Baruch College Professor Finds Progressive Organizations "Walk the Walk" but Don't "Talk the Talk" on Racism
NEW YORK, NY-March 12, 2015 -Angie Beeman, Assistant Professor of Sociology in the Weissman School of Arts and Sciences at Baruch College has published a new study in Sociological Forum. In recent news articles on police brutality, such as the Eric Garner case, activists and scholars noted color-blind ideology as a central barrier to equality. Beeman’s study aims to explain the persistence of this racial inequality. According to the study, even those organizations that repudiate racism are affected by the larger cultural silence on it. Beeman finds that activists in interracial organizations choose not to address racism explicitly, because they fear it would appear “unprofessional” and divisive.
According to the study, which is based on three years of field work, “The fear and hesitancy of discussing racism within the organization was not only influenced by organizational culture, but also by color-blind ideology in larger society. Many of the issues these organizations deal with concern racist practices. However, the organization is operating within a society, where discussing racism is taboo. Furthermore, European Americans often fear explicitly discussing racism, because it would force them to contend with their own racist sentiments."
Beeman states that “Activists justified racism-evasive strategies by emphasizing action over talk. In their view, since they “walked the walk” they did not need to “talk the talk” on racism." This perspective was shared by members regardless of ethnicity. However, African American and Latino/a members expressed greater concern for potential divisions between ethnic groups.
The author notes that her findings have both theoretical and practical implications for studies of racial ideology and progressive movements. She states, “First, the term color-blind racism is problematic, because it combines a number of different components racism, colorblind ideology, and racism evasiveness-which should be analyzed as separate but interrelated concepts.” Beeman suggests that colorblindness as an ideology promotes a certain racial worldview and political climate that leads to racism evasiveness “This racism evasiveness is what scholars are finding when their respondents argue that “the past is the past” or explain protests as “black unruliness.” These responses have typically been referred to as color-blind racism, color evasion, or power evasion. However, what is really being evaded is a specific form of racial power and racism.”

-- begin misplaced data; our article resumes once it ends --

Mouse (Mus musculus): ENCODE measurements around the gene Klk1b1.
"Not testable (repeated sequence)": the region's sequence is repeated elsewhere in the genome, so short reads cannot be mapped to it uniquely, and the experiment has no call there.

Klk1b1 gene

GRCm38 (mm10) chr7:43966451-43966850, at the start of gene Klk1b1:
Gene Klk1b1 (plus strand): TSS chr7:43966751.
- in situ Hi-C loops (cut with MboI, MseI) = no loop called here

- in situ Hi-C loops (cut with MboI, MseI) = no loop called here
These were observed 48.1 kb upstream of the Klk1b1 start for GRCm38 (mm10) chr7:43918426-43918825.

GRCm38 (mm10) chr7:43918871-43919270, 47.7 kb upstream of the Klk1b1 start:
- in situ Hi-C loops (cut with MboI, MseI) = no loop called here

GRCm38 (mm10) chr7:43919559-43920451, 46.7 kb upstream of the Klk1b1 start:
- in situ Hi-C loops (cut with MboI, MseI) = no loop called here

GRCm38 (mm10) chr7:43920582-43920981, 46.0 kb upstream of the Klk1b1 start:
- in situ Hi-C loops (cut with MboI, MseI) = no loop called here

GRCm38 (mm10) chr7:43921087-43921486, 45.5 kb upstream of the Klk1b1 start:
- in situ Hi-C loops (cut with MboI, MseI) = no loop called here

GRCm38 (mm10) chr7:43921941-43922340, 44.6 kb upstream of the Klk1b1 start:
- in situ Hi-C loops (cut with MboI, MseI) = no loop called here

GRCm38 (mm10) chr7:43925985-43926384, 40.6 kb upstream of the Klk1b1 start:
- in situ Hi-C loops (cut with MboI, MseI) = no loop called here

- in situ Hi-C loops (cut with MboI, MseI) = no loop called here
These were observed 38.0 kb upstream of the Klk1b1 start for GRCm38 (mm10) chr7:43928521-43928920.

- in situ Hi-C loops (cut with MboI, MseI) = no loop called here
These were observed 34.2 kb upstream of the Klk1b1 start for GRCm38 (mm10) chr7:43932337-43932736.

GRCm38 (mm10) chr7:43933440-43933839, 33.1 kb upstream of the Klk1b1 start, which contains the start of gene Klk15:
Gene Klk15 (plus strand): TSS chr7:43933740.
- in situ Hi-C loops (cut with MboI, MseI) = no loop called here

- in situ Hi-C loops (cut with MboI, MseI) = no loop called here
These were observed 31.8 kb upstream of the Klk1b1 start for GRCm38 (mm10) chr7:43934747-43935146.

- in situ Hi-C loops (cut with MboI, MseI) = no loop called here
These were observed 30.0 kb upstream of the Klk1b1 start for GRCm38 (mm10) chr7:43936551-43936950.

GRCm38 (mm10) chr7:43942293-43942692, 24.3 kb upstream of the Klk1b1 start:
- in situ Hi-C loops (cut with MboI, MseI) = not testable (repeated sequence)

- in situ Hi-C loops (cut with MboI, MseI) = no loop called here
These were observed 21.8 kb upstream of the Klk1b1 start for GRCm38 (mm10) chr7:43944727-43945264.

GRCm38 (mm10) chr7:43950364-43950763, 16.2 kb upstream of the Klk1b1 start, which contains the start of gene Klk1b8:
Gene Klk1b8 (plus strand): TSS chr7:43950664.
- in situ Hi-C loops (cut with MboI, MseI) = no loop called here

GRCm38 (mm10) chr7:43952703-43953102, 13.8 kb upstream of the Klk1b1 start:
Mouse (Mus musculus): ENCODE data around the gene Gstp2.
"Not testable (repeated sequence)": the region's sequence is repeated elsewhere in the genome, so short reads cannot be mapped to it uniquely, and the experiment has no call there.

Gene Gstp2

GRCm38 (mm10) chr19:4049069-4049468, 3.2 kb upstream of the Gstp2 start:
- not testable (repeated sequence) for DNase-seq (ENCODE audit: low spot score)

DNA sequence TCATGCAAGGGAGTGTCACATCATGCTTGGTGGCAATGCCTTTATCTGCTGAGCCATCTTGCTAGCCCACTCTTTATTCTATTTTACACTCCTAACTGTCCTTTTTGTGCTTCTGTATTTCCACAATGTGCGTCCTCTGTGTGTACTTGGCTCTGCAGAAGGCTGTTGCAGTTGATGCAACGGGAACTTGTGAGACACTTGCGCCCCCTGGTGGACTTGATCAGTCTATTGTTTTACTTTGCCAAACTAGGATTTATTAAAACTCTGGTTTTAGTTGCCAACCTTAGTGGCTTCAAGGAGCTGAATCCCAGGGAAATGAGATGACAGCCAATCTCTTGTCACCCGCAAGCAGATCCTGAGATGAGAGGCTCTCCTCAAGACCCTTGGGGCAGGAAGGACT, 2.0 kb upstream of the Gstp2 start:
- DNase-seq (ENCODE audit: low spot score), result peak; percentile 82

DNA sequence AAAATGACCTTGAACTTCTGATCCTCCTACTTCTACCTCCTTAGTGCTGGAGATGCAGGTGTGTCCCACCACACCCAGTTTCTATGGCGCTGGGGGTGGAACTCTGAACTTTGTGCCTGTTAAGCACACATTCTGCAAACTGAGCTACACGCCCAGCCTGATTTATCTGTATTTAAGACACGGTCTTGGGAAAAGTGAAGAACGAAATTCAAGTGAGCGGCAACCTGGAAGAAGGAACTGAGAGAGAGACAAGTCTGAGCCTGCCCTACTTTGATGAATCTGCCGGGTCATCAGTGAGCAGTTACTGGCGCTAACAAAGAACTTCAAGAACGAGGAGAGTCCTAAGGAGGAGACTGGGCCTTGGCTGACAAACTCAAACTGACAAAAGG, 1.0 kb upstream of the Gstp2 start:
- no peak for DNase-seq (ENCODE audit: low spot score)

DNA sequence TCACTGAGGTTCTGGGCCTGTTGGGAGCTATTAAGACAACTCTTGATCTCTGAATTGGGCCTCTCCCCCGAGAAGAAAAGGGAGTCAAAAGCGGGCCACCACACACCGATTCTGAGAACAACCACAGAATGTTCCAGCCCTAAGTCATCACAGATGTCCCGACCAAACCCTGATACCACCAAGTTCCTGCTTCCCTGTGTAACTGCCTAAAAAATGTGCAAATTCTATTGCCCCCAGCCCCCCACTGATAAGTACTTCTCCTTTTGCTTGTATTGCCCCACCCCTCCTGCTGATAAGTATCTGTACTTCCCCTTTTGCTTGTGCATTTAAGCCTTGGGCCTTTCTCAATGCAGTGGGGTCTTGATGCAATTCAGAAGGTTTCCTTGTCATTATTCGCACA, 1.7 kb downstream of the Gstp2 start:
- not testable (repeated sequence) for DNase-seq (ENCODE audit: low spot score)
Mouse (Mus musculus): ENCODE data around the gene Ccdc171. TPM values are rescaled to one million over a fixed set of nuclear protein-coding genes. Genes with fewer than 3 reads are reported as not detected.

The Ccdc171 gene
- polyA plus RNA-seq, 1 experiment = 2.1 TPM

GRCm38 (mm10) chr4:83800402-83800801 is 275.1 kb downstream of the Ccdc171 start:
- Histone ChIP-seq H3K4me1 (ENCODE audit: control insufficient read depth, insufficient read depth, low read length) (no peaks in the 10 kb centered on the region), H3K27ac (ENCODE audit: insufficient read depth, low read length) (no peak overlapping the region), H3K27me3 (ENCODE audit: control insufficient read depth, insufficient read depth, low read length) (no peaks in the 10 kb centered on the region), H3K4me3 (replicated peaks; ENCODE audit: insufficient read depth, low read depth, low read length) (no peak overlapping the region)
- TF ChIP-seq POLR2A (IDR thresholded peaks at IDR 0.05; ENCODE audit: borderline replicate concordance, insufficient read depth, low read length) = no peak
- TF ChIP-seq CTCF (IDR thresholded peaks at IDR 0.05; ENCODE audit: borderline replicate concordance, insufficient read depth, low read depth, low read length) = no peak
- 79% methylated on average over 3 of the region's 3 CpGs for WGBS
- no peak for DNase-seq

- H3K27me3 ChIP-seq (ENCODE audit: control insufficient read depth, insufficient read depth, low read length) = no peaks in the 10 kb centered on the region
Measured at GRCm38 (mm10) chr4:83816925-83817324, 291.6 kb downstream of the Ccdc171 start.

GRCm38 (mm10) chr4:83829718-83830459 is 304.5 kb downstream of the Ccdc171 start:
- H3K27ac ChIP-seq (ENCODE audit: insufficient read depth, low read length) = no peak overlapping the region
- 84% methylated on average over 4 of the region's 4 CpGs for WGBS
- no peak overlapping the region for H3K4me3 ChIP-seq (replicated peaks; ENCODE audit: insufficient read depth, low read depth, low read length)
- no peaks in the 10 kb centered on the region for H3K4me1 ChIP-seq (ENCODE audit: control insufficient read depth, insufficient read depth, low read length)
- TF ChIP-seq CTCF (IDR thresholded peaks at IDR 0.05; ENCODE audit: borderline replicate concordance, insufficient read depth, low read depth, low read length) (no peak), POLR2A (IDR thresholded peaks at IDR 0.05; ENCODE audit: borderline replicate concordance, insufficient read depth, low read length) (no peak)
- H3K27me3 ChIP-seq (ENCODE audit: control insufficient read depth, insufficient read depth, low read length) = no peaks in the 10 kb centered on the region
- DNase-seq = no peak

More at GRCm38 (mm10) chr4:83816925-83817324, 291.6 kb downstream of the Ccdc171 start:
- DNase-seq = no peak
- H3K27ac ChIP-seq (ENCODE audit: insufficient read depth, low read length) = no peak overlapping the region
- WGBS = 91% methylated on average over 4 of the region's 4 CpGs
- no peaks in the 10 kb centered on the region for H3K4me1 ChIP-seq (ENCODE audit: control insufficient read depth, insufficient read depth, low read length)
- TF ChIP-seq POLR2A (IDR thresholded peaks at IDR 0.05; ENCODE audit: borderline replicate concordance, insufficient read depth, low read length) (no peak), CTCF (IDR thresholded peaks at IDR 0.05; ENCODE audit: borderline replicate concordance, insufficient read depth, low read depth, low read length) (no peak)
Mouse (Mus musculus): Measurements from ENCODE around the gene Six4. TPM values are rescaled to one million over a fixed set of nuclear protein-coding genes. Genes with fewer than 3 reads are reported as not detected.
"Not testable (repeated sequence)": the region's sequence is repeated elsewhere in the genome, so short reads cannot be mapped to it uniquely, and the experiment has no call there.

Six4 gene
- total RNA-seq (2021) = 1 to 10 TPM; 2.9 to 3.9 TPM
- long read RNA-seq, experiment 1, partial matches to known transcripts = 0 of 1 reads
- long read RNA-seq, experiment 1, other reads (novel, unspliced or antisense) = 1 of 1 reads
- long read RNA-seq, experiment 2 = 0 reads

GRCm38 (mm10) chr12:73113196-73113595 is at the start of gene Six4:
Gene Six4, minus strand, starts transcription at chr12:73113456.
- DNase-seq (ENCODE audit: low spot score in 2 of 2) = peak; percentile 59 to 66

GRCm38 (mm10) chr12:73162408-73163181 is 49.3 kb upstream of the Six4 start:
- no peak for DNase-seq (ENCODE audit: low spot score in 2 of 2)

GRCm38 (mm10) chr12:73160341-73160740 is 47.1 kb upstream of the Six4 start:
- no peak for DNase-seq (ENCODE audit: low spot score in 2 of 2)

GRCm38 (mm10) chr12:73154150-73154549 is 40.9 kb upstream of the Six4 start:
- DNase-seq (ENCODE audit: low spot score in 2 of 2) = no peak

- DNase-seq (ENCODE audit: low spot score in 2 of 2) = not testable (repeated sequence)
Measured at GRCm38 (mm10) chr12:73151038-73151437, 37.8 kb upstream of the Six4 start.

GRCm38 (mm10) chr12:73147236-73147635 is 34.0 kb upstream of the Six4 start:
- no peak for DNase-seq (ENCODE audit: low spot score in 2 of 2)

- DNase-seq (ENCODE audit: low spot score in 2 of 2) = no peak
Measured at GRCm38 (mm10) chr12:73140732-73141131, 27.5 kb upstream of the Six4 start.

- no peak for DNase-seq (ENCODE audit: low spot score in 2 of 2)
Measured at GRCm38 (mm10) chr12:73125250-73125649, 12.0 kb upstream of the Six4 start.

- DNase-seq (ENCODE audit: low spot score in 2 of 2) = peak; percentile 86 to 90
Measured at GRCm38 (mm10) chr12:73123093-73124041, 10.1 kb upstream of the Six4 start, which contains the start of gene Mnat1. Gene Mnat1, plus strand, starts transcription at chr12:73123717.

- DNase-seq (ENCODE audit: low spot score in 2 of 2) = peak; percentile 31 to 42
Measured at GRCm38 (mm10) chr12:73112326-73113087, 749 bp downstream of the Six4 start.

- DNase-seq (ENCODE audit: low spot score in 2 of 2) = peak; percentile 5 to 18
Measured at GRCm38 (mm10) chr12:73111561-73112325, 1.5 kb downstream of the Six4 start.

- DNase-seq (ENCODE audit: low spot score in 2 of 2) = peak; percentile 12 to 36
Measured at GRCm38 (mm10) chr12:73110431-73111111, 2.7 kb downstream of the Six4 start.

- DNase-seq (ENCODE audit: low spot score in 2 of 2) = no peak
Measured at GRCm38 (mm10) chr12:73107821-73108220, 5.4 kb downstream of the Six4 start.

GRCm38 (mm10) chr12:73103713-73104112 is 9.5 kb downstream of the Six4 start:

While activists view racism-evasiveness as a necessary means to stay focused on practical action, Beeman argues, it also creates interracial tensions: “Avoiding discussions on racism internally may prevent the organization from dealing with complaints of racism when they arise. Also, if members are only communicating problems through a class analysis, how are they to justify their demands for greater representation of people of color on the job, in access to health care, and education, all racialized issues?" Beeman concludes that progressive organizations must achieve a balance between talk and action, without relying on racism evasiveness.
About Baruch College:
Baruch College is a senior college in the City University of New York (CUNY) with a total enrollment of more than 18,000 students, who represent 164 countries and speak more than 129 languages. Ranked among the top 15% of U.S. colleges and the No. 4 public regional university, Baruch College is regularly recognized as among the most ethnically diverse colleges in the country. As a public institution with a tradition of academic excellence, Baruch College offers accessibility and opportunity for students from every corner of New York City and from around the world. For more about Baruch College, go to http://www.baruch.cuny.edu/.